Korean and Japanese relations have plunged to their lowest depths since the Korean war, and there's apparently no reconciliation in sight. The governments in Seoul and Tokyo are engaged in a game of dare and double-dare in which they both want to out-threaten the other with hurtful measures.
The Japanese clearly think they have the South Koreans where it hurts, banning the export of key chemical ingredients for semiconductors manufactured by Korean electronics giants led by Samsung.
Tokyo is claiming some of these chemicals are making their way into North Korea, while South Korea's President Moon Jae-in pursues what Japan's arch-conservative Prime Minister Shinzo Abe sees as a dangerous policy of reconciliation with a regime that's never going to relinquish its nuclear warheads and the missiles for hurtling them into Japan.
But obviously there's much more behind the Japanese export ban.
What a great way to get those Koreans, the Japanese are saying, after all the Koreans have been doing to us over the years. Most recently, the Japanese are upset by Korean court decisions ordering immense Japanese companies, like Nippon Steel and Mitsubishi Heavy Industries, to compensate ageing Koreans who were forced to work for them, basically as slave labor, when they were kids in the darkest days of World War II.
The individual sums ordered by Korean courts are small change, less than US$100,000 each, for these behemoths, but the Japanese go back to the agreement reached with South Korea's dictatorial president, Park Chung-hee, in 1965, under which the Republic of Korea and Japan formed diplomatic relations.
A critical element of the deal was that the nation, whose 35 years of rule over Korea had only ended with its defeat 20 years earlier, agreed to extend grants and loans totaling US$800 million, worth about US$6.4 billion today, which seemed like a pretty hefty sum at the time.
Entrusted with this windfall from Japan, Park could dispose of the funds as he saw fit. Sure, he might pay off hundreds of thousands of Koreans enslaved under the Japanese, including the victims of sexual slavery and factory workers. Then again, he might invest in infrastructural projects badly needed to build up an economy just showing signs of recovery from the devastation of the Korean war, on top of decades of exploitation by the Japanese colonialists.
As far as the Japanese are concerned, a deal was a deal. No way, they say, can the Koreans go back on what was signed and sealed in writing even if the president at the time was a tyrant who viewed the demands of victims of Japanese rule as distinctly secondary, if not irrelevant.
No telling, say the Japanese, what the Korean courts will do next. Expropriating Japanese investment, taking over Japanese assets " all such options seem possible under Korean policy buttressed by court decisions.
If those concerns seem understandable, they also reflect the depth of a distinct sense of superiority among Japanese who see their economy, their own rise from terrible defeat, and their record as a one-time imperial power, as justification for demonstrating the righteousness of their position.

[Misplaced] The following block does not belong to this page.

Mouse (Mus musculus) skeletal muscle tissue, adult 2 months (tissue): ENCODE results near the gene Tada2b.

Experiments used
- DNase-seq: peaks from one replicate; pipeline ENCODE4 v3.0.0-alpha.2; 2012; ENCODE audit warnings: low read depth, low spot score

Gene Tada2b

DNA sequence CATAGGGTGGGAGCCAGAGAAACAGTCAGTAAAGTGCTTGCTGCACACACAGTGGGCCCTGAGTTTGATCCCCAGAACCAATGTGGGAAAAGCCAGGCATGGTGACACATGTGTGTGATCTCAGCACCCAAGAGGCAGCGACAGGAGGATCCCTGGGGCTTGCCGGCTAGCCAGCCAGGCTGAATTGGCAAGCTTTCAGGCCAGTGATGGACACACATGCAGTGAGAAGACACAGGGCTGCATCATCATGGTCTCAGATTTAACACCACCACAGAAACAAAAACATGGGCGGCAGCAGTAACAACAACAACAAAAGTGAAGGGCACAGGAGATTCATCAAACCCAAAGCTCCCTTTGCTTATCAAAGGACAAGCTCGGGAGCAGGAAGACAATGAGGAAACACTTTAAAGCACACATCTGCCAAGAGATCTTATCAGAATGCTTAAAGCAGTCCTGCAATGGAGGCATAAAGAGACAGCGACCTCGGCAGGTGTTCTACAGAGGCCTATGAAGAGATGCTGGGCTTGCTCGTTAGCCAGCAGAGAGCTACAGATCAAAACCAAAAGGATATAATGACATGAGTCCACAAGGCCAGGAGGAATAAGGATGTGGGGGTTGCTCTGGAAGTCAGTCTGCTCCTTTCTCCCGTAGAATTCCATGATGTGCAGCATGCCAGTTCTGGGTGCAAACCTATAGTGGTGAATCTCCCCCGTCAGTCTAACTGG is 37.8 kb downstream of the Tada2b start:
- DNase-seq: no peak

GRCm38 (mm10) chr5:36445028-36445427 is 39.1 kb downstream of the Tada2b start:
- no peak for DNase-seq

Beyond placing restraints on vital exports needed for Korean-made semiconductors, a product on which the Korean economy relies for much of its success, the Japanese hint darkly at much more they might do to show who's boss. What, they ask, about constraints on exports of hi-tech supplies needed for the machines with which Korean factories spin out heavy-duty exports, ranging from motor vehicles to ships?
In the end, both sides suffer. Yes, as Moon has said, Korea can turn elsewhere for whatever it needs, for markets for its products. Korea may not be able to trust China " which revealed its nature as a calculating bully by kicking out Korean companies and cancelling tour groups in retaliation for Korean acceptance of THAAD (Terminal High Altitude Area Defence), the facility installed by the US for defence against ballistic missiles " but Korea has other places to turn to.
What about Russia, whose President Vladimir Putin is eager to improve relations with South as well as North Korea? Or how about Taiwan, the capitalist island enclave that remains aloof and apart from the Chinese mainland despite Beijing's incessant claims and threats?
Japan and Korea, however, really do need each other. Over nearly 80 years since the Japanese surrender, 66 years since the end of the Korean war, they've built up a network of ties " industrial, financial, cultural " that go far beyond current differences. Both will suffer from the current impasse.
There's no telling where or how this dispute will end, but the only beneficiary will be North Korea, which loves to see Japan and South Korea at odds while drawing South Korea from its alliance with the US.
Donald Kirk is the author of three books and numerous articles on Korea
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